July 7th 1339
The re-possession of Perth
The lade used to surrond three sides of Perth
The following year he was back again with a large body of English barons and their followers. The country was re-occupied and Balliol swore fealty to Edward as his Lord Paramount. As time went by it became more and more obvious that it was only the presence of the English soldiers that enabled Balliol to remain in control. Slowly the Scots regained the strong points within the kingdom and by 1339 they commenced the task of repossessing Perth. By this time it was under the command of Sir Thomas Ughtred and the city was strongly fortified. Surrounded on three sides by the Town Lade, it was very difficult to scale the defences and with the fourth side fronting the Tay the garrison was enabled to receive supplies from the English ships on the river.
The siege continued for over two months without any great success until five French ships-of-war sailed into the Tay estuary and were able to blockade the river. At the same time, under the direction of the Earl of Ross, a new passage was dug to divert the waters of the Lade before they reached Perth. The defenders were dismayed to find the water level in the moat dropping alarmingly, so much so that the Scots could fill up the channel with brushwood.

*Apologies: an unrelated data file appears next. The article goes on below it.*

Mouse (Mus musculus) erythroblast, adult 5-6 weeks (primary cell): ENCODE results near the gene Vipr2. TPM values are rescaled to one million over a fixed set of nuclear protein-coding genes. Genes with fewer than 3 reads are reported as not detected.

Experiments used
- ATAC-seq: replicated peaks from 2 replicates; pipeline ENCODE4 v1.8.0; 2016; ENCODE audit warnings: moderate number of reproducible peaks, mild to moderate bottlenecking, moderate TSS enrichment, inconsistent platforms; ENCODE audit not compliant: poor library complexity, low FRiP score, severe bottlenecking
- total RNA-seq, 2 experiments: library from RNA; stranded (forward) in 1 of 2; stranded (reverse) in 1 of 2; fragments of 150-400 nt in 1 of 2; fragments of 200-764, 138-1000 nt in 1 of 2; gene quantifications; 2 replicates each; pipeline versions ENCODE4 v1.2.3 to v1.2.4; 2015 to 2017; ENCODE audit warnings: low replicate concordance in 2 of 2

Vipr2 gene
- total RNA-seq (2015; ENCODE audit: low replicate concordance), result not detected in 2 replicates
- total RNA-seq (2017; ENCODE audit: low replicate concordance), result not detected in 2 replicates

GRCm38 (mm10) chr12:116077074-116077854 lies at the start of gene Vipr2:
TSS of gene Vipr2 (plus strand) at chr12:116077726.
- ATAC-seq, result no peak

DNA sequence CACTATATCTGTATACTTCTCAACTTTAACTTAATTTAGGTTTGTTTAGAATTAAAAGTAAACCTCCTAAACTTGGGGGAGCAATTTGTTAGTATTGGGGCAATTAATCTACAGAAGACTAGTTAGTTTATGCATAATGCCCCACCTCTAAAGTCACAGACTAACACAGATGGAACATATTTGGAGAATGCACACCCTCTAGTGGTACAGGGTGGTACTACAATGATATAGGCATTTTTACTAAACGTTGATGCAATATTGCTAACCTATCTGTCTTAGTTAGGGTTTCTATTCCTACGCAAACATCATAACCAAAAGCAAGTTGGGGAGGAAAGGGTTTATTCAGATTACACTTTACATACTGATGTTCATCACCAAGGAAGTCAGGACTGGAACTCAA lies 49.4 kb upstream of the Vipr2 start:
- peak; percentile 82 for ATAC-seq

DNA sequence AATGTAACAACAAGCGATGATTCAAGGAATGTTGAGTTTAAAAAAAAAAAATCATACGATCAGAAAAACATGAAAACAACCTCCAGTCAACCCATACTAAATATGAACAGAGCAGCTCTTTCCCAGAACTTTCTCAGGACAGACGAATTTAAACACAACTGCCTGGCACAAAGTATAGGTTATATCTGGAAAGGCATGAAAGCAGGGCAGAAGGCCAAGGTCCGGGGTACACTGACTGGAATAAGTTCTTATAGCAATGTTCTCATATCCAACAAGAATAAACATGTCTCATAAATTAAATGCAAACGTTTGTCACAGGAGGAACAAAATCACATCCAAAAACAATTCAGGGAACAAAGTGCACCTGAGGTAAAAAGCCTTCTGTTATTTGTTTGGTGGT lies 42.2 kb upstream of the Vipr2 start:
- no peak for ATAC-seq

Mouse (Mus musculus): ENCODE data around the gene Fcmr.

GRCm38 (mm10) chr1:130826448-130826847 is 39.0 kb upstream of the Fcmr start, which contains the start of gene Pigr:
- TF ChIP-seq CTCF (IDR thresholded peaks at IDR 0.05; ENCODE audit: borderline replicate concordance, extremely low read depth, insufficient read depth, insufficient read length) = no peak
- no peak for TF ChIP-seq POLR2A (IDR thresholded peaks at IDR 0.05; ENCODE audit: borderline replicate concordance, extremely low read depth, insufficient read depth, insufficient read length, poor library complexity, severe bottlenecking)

July 7th was fixed as the day for the final assault but before the horns could sound for action an eclipse of the sun started. There was consternation both within and without the town of Perth. An eclipse was thought to portend some great disaster though to whom was not altogether clear. It was decided to postpone the assault for another day, but Sir Thomas Ughtred had by this time already decided that further resistance was useless. He capitulated to the Scottish forces and was permitted to march out from the city with all the honours of war. He and his men were then conveyed back to England in the English ships lying in the Tay. In accordance with the old system the fortifications of Perth were once more razed to the ground.
This was now almost the end of the English occupation; the castles of Stirling and Edinburgh were soon captured and in 1341 David and his Queen returned to Scotland from their exile in France.